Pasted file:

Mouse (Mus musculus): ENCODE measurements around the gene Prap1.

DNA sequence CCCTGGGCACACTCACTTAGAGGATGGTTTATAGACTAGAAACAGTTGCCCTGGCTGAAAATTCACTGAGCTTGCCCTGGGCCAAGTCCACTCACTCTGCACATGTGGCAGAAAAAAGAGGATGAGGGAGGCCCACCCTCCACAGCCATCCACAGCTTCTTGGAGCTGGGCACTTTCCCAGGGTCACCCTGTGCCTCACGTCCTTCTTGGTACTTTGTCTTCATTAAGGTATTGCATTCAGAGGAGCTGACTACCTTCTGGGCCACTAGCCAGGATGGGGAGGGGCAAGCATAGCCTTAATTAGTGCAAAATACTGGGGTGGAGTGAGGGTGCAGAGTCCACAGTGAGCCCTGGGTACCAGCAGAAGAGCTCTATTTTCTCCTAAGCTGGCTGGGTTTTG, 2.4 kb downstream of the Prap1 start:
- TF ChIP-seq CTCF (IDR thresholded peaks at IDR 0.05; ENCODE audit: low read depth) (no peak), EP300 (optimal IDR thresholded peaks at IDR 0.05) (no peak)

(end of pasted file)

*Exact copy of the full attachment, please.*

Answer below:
Mouse (Mus musculus): ENCODE measurements around the gene Prap1.

DNA sequence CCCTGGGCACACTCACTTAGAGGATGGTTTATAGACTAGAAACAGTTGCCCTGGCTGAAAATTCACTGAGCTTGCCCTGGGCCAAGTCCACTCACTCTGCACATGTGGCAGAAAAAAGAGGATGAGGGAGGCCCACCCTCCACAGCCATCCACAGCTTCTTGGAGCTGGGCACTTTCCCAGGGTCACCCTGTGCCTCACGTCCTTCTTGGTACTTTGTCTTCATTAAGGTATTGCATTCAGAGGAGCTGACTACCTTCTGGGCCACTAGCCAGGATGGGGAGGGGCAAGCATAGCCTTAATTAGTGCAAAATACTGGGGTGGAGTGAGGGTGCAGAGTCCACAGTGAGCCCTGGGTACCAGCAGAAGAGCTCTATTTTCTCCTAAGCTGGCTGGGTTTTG, 2.4 kb downstream of the Prap1 start:
- TF ChIP-seq CTCF (IDR thresholded peaks at IDR 0.05; ENCODE audit: low read depth) (no peak), EP300 (optimal IDR thresholded peaks at IDR 0.05) (no peak)